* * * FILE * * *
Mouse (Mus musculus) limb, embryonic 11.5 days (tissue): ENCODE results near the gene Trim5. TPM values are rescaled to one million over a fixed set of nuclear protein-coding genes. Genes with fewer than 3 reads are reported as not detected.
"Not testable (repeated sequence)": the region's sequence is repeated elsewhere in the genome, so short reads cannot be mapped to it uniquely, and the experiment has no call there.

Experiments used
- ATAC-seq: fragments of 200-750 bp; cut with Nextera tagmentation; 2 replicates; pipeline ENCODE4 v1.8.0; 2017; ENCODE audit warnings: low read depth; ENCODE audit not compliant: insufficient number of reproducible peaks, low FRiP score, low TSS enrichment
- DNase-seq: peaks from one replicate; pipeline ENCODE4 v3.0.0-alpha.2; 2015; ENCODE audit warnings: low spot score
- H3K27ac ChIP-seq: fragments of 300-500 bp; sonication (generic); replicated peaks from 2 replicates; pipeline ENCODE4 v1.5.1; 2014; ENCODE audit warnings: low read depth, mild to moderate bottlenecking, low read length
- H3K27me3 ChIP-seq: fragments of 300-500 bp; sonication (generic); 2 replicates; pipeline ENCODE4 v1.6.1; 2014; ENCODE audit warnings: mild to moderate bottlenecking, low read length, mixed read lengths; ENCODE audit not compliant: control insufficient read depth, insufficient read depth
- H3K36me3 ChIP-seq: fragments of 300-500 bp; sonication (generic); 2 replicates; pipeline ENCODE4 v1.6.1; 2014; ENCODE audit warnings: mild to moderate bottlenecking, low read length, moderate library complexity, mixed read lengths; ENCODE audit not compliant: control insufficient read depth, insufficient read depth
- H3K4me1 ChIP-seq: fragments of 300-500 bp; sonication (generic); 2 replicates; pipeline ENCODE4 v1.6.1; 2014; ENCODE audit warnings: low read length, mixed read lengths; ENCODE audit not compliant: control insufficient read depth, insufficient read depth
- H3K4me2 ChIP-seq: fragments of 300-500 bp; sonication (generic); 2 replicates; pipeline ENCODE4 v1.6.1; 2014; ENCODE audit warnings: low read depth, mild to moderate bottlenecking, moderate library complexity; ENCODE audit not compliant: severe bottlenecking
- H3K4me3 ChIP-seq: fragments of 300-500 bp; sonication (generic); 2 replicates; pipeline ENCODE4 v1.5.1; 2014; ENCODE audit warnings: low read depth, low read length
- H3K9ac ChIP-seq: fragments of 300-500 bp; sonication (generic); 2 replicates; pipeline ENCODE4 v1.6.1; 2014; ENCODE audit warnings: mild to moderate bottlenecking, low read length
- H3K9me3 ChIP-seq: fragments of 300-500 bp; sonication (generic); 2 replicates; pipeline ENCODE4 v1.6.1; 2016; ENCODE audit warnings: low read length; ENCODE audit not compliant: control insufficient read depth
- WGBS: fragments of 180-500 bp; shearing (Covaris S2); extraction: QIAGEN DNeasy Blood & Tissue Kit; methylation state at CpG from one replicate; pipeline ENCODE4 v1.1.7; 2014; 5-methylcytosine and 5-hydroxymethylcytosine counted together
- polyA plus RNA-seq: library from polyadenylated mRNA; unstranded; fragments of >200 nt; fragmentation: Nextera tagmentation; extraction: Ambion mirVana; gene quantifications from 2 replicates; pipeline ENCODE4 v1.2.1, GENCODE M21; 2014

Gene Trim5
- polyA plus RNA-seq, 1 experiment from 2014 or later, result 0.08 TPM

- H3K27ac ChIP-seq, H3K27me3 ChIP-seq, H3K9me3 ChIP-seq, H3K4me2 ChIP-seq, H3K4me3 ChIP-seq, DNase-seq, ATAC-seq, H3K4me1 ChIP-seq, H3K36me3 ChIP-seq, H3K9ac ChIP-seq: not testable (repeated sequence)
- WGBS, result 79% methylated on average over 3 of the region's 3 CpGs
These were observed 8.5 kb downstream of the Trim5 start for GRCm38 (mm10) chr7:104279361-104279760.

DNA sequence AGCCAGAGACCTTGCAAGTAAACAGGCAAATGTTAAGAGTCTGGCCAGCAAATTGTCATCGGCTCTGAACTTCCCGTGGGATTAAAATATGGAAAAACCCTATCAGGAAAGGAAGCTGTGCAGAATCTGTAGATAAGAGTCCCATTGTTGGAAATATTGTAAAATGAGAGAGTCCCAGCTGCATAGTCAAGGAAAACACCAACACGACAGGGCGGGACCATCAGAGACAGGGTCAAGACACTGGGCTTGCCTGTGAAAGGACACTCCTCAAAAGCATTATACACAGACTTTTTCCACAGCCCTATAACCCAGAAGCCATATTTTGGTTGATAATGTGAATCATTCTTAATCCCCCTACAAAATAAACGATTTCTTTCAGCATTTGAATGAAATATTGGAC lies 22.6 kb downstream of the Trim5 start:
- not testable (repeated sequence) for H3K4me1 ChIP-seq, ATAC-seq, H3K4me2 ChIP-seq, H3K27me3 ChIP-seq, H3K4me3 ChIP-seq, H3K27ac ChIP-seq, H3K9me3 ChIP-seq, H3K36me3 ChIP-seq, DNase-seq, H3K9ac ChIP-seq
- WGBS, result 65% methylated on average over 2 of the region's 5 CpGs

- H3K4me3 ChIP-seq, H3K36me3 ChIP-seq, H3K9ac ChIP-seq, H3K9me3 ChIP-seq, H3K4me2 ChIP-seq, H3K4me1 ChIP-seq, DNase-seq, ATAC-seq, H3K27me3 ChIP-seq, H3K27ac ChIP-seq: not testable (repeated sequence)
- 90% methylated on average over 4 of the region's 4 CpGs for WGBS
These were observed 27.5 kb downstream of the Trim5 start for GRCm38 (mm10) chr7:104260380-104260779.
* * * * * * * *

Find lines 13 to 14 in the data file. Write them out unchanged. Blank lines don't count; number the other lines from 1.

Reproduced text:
- H3K9me3 ChIP-seq: fragments of 300-500 bp; sonication (generic); 2 replicates; pipeline ENCODE4 v1.6.1; 2016; ENCODE audit warnings: low read length; ENCODE audit not compliant: control insufficient read depth
- WGBS: fragments of 180-500 bp; shearing (Covaris S2); extraction: QIAGEN DNeasy Blood & Tissue Kit; methylation state at CpG from one replicate; pipeline ENCODE4 v1.1.7; 2014; 5-methylcytosine and 5-hydroxymethylcytosine counted together